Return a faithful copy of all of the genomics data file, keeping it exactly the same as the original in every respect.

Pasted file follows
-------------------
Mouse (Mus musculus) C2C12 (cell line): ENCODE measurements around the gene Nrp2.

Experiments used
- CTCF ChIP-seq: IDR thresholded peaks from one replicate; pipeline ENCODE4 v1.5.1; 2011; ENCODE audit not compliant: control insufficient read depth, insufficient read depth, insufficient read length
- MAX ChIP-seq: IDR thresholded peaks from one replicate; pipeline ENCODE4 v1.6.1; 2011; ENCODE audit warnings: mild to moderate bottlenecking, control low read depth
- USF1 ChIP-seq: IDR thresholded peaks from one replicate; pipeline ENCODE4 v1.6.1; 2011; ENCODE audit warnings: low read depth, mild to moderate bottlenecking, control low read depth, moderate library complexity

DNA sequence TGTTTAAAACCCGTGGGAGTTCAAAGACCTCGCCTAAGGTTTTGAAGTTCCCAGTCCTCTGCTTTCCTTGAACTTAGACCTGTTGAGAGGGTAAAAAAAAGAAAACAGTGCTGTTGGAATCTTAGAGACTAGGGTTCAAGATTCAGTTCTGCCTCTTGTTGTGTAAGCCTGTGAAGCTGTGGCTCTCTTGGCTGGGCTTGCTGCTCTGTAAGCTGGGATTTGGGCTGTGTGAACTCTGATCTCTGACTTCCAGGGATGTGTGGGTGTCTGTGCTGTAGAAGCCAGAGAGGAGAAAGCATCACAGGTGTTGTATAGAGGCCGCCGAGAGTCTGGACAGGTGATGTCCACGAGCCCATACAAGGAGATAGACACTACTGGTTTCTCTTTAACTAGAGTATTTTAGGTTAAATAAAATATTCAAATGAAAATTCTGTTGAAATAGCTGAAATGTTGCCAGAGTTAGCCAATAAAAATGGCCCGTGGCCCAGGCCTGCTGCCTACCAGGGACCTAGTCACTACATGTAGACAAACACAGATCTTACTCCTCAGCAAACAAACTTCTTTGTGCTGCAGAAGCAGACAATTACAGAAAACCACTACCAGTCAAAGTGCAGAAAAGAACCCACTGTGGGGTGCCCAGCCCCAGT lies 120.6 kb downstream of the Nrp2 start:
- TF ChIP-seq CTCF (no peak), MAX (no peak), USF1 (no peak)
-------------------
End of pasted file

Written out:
Mouse (Mus musculus) C2C12 (cell line): ENCODE measurements around the gene Nrp2.

Experiments used
- CTCF ChIP-seq: IDR thresholded peaks from one replicate; pipeline ENCODE4 v1.5.1; 2011; ENCODE audit not compliant: control insufficient read depth, insufficient read depth, insufficient read length
- MAX ChIP-seq: IDR thresholded peaks from one replicate; pipeline ENCODE4 v1.6.1; 2011; ENCODE audit warnings: mild to moderate bottlenecking, control low read depth
- USF1 ChIP-seq: IDR thresholded peaks from one replicate; pipeline ENCODE4 v1.6.1; 2011; ENCODE audit warnings: low read depth, mild to moderate bottlenecking, control low read depth, moderate library complexity

DNA sequence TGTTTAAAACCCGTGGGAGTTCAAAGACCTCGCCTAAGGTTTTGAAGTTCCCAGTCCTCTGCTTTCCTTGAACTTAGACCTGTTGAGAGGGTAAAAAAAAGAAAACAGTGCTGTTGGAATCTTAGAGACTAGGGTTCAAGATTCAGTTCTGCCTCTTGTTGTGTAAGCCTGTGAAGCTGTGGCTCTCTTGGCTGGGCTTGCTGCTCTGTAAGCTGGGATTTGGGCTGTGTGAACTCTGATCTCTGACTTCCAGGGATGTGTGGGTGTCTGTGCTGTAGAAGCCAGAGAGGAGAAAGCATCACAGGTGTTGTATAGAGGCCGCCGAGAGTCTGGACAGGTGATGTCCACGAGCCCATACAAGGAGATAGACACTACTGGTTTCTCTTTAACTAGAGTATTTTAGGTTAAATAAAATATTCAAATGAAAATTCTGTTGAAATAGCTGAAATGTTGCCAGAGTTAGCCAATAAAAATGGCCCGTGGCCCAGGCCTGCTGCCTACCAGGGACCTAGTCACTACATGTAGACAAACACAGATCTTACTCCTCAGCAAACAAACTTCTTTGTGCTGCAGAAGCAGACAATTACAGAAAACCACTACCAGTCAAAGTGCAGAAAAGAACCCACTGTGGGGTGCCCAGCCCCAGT lies 120.6 kb downstream of the Nrp2 start:
- TF ChIP-seq CTCF (no peak), MAX (no peak), USF1 (no peak)